Elephants, mahouts, gorillas, sharks, fisticuffs, muscles, yawns... .

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JUST ACTION: Tony Jaa's "Courage Down Under" is low on emotion, high on action.
JUST ACTION: Tony Jaa's "Courage Down Under" is low on emotion, high on action.


COURAGE DOWN UNDER(At Shiela, PVR Saket and other Delhi theatres)It is time to tempt fate, ride your luck. The release of Rakeysh Omprakash Mehra's much talked about "Rang De Basanti" has been postponed by a week. The Oscar fever is still a few nights away. It's time, then, for the little birds to fly in and make their little nests at the box office.

Time for Prachya's "Courage Down Under" that seeks unabashedly to capitalise on the success of "King Kong" with elaborate shots of an elephant in the film's stills. There is no temptress here. There is a gorilla. And there is no parallel between this film shot largely in Thailand and Australia.

What it does seek to reveal, in the initial reels at least, is that in the world of humans, no animal is safe, no beast without a burden.

A worthy premise, and the film with Tony Jaa, quite a star in South East Asia, takes the viewers in its grip with a tale of land sharks and international tycoons being after elephants.

The mahouts are illiterate and gullible. The elephants are lovable and harmless. But just as the viewers sit down engrossed in this tale of human bestiality, the director decides to tempt fate again. This time he does not ride his luck. He trips.

As the elephants are stolen and transported from Thailand to Australia, and the mahout follows, the very human story gives way to yet another action thriller. The emotions subside as the director concentrates on action, unmitigated, almost unexplained and unprovoked.

Yes, the Jaa guy is good, very good, with his action. Some of the stunts defy the laws of gravity; most leave you stunned. And make an average Hindi filmgoer - this film is released simultaneously in Hindi, too, as "Haathi Mere Saathi" - wonder when, if ever, will Bollywood be able to rival the work!

But then the action pales after a while. It gets repetitive and monotonous. It gets under our skin. The director forgets about the elephants. The storywriter forgets the story. Dialogue becomes minimal.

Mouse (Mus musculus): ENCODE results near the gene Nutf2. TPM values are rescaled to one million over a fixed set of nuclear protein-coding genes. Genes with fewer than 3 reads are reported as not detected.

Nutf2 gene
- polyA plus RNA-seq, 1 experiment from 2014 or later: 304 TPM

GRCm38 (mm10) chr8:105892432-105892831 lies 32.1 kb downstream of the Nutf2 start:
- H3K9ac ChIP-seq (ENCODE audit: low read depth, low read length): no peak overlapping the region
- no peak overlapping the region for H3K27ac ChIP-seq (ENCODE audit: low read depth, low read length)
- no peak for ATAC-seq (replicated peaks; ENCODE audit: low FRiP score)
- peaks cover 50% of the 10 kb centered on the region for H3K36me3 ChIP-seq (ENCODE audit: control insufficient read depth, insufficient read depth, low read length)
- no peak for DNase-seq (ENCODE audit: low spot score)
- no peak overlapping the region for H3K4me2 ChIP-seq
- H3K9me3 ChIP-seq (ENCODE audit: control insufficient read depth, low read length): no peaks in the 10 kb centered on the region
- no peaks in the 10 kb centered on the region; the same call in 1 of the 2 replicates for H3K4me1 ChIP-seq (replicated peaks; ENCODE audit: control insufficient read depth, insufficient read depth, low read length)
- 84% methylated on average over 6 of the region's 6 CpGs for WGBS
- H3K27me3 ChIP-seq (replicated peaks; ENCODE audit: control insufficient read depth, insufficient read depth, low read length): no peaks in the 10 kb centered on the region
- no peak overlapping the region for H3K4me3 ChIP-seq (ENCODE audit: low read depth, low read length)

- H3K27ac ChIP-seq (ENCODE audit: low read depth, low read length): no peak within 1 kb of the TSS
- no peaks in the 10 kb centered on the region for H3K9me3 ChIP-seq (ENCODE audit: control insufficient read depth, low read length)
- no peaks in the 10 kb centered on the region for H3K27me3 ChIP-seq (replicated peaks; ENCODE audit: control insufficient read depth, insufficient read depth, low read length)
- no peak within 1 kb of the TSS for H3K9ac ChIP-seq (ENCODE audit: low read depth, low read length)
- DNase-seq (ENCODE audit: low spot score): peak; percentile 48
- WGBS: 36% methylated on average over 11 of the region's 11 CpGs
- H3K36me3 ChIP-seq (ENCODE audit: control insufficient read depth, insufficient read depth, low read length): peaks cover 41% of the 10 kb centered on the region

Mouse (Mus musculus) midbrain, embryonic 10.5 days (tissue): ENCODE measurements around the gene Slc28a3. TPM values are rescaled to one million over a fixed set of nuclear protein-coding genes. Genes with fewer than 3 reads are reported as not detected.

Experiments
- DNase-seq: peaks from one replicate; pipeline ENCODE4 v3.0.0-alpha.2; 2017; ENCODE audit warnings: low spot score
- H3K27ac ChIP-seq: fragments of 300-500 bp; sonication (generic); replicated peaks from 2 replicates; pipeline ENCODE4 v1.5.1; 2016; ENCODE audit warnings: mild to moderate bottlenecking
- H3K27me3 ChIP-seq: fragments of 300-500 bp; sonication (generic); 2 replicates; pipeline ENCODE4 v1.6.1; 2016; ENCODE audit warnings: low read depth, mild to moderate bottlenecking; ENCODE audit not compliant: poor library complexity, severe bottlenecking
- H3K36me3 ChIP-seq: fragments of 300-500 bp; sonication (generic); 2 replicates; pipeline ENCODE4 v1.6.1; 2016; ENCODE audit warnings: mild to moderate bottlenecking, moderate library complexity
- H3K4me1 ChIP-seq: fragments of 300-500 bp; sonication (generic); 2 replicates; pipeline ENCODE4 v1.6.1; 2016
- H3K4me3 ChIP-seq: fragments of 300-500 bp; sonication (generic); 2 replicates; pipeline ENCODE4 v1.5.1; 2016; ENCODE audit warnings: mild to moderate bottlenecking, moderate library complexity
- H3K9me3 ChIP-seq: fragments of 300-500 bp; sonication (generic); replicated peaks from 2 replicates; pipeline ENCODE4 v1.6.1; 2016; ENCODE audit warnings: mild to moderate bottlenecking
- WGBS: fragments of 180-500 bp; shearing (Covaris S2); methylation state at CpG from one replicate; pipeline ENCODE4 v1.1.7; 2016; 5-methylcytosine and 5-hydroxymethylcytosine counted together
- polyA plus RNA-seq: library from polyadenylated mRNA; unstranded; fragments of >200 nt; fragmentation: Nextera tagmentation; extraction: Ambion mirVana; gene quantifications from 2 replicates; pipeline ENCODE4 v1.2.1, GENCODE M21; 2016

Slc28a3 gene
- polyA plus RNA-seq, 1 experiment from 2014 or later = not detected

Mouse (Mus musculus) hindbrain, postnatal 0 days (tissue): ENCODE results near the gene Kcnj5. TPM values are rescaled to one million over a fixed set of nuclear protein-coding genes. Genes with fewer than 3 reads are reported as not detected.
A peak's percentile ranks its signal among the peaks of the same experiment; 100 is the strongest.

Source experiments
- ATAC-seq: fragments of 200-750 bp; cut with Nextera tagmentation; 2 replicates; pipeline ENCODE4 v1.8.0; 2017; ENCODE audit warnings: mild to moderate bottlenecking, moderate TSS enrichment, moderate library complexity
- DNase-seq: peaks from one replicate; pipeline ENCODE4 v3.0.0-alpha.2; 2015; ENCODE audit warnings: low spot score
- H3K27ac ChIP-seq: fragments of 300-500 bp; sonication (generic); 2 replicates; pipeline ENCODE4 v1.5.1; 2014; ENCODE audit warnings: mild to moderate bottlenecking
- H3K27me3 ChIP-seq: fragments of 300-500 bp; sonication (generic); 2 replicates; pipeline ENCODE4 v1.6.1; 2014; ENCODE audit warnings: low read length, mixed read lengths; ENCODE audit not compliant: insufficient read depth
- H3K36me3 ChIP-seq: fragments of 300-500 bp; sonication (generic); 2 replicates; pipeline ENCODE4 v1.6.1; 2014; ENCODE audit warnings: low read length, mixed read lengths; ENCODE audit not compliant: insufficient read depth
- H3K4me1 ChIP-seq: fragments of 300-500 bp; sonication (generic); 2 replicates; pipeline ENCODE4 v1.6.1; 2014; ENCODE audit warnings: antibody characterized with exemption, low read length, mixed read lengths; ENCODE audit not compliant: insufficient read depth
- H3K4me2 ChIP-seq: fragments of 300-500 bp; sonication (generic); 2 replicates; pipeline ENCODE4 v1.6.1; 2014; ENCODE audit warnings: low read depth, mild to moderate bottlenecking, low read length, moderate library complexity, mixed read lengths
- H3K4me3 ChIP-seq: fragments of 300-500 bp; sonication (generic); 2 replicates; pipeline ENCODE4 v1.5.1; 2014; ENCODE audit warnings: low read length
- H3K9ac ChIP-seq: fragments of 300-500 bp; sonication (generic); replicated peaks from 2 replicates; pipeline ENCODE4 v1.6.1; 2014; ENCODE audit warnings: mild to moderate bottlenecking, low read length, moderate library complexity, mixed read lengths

There is no scope for emotion, no reel is spent on the mahout chasing his favourite baby, the giant missing his owner, the baby elephant missing his mother. Only the action director is still probably around. Hence fights and more fights. Some fisticuffs, some martial stuff, some blood - and then some more.

The camera is trained on Jaa. He is there in every frame. The other guys just encircle him in anticipation of a free fall, Thai style. Yawn.

Give us a story, mate. Give us a movie. This one is just a series of action thrills, pale and boring after the first bite. You can ride your luck for only a while.

WHITE CHICKS(At Wave, Noida; and Delhi theatres)The drag act has often fascinated Hollywood dream merchants. From "Mrs Doubtfire" to this one it has been a ride as smooth as a ramp walk with men shaving off their chest hair, hiding those biceps, and walking like baby dolls! Keenen Ivory Wayans walks down a familiar lane in this film where men are not always men. Sometimes they slip into stilettos, dab on mascara, wear a bustier and develop that eye-catching gait. Of course, the change shows to all in the auditorium - not to too many in the film though. No, they are not "queens", if you know what that means. Rather, they are FBI agents - they still pack a wallop in this hand, and their wrists still come next to iron fists. And they are here to save girls - real girls!

We know it is a standard Hollywood film - it has not exactly set the turnstiles jingling abroad and has had to wait its turn for a possible date with cinemagoers here - and in a formula film, all the fun is in the moment. Hence there are opportunities to laugh. Guys braid girls' hair. They also get into tights with obvious complications. And attract whistles from men with a glad eye!

However, laughter is fine as long as the sequences last. The smiles disappear when the story refuses to move, when narration drags. And the initial joy of watching the Wayans brothers, Marlon and Shawn, disappears when the going gets a bit corny.

However, Keenen deserves a point or two. In an industry where often a women-centric subject means a chick with brains in the refrigerator and an overdose of libidinal energy, he refuses to succumb to temptation. And turns a film that could have been a downright corny affair into one which you sit through, just making sure to look at the ceiling or admiring the plaster on the wall once in a while.

Interested in "White Chicks"? Go ahead, but make it fast. They might just flutter away, as tougher competition looms large at the box office.




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